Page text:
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Predictive validity of two process-of-care quality measures for residential substance use disorder treatment.

Harris AH, Gupta S, Bowe T, Ellerbe LS, Phelps TE, Rubinsky AD, Finney JW, Asch SM, Humphreys K, Trafton J. Predictive validity of two process-of-care quality measures for residential substance use disorder treatment. Addiction science & clinical practice. 2015 Oct 31; 10(1):22.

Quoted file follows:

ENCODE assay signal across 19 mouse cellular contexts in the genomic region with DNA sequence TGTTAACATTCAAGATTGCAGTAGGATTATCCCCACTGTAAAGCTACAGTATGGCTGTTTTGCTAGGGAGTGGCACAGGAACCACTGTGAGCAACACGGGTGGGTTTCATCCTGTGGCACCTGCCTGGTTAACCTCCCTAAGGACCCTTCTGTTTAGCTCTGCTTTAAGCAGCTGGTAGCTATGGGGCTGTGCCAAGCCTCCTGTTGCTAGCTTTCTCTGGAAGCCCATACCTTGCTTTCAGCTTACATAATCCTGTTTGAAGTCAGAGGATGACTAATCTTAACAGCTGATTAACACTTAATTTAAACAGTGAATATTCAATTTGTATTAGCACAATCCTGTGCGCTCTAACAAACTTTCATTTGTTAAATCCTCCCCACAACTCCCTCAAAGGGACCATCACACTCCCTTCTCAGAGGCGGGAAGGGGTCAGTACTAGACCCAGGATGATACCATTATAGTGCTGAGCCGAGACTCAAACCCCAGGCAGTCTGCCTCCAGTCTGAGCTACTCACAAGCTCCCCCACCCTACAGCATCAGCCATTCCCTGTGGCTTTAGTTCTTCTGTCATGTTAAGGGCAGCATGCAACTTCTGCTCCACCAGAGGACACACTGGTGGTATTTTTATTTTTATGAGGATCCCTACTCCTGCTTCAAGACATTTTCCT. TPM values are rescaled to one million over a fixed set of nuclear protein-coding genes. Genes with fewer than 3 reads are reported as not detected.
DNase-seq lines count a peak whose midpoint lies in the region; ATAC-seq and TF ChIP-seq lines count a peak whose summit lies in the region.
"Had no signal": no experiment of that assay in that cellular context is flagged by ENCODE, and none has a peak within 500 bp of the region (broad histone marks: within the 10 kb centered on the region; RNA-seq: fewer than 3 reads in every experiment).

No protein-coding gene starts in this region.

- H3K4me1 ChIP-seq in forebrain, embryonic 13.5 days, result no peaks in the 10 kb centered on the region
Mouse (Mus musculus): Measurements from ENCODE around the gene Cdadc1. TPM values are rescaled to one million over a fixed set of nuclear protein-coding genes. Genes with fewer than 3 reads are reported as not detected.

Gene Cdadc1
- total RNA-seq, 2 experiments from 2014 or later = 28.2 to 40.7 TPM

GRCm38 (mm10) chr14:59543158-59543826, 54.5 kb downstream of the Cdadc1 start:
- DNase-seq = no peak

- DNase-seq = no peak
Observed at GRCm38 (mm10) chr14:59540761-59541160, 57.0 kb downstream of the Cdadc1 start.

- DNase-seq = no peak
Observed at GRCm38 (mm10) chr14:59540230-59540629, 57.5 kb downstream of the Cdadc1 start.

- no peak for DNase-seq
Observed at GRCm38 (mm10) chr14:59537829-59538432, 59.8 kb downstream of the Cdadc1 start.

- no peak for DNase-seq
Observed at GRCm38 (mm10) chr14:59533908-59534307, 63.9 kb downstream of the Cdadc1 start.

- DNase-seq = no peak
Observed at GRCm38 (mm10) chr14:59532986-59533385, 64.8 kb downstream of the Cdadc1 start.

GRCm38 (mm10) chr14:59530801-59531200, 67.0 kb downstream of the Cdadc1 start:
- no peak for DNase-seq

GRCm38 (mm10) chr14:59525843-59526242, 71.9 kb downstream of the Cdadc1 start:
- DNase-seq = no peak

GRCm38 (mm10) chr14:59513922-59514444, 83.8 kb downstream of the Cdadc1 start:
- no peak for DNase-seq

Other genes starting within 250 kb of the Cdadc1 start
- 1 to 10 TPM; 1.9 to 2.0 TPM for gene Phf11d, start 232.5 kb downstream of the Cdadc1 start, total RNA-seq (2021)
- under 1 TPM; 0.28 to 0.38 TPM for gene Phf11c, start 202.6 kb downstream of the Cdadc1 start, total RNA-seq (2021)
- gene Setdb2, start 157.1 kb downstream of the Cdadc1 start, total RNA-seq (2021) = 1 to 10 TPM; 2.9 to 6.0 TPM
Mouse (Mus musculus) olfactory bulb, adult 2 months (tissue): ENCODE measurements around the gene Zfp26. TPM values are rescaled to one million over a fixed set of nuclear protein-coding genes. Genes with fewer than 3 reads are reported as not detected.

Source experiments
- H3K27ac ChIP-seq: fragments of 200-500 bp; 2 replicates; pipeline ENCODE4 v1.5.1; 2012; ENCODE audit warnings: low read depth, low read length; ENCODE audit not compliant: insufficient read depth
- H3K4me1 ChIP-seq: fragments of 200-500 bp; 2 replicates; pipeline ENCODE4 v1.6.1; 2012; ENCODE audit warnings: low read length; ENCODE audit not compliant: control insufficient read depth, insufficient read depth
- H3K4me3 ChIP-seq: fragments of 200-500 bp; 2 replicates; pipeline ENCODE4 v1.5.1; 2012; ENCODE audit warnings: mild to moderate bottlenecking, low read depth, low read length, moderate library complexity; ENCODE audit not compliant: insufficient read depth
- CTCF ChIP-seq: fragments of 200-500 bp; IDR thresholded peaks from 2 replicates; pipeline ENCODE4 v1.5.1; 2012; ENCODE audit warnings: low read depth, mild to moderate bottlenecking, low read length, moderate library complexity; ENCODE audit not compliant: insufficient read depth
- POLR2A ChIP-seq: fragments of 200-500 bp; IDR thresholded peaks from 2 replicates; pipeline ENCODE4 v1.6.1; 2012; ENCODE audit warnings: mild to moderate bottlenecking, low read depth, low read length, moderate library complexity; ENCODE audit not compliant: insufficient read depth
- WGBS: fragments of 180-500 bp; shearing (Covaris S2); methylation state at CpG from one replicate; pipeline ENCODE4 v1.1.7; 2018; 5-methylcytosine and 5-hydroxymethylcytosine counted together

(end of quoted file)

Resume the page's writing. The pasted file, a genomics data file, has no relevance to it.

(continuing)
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BACKGROUND: In order to monitor and ultimately improve the quality of addiction treatment, professional societies, health care systems, and addiction treatment programs must establish clinical practice standards and then operationalize these standards into reliable, valid, and feasible quality measures. Before being implemented, quality measures should undergo tests of validity, including predictive validity. Predictive validity refers to the association between process-of-care quality measures and subsequent patient outcomes. This study evaluated the predictive validity of two process quality measures of residential substance use disorder (SUD) treatment. METHODS: Washington Circle (WC) Continuity of Care quality measure is the proportion of patients having an outpatient SUD treatment encounter within 14 days after discharge from residential SUD treatment. The Early Discharge measure is the proportion of patients admitted to residential SUD treatment who discharged within 1 week of admission. The predictive validity of these process measures was evaluated in US Veterans Health Administration patients for whom utilization-based outcome and 2-year mortality data were available. Propensity score-weighted, mixed effects regression adjusted for pre-index imbalances between patients who did and did not meet the measures' criteria and clustering of patients within facilities. RESULTS: For the WC Continuity of Care measure, 76 % of 10,064 patients had a follow-up visit within 14 days of discharge. In propensity score-weighted models, patients who had a follow-up visit had a lower 2-year mortality rate [odds ratio (OR) = 0.77, p = 0.008], but no difference in subsequent detoxification episodes relative to patients without a follow-up visit. For the Early Discharge measure, 9.6 % of 10,176 discharged early and had significantly higher 2-year mortality (OR = 1.49, p < 0.001) and more subsequent detoxification episodes. CONCLUSIONS: These two measures of residential SUD treatment quality have strong associations with 2-year mortality and the Early Discharge measure is also associated with more subsequent detoxification episodes. These results provide initial support for the predictive validity of residential SUD treatment quality measures and represent the first time that any SUD quality measure has been shown to predict subsequent mortality.

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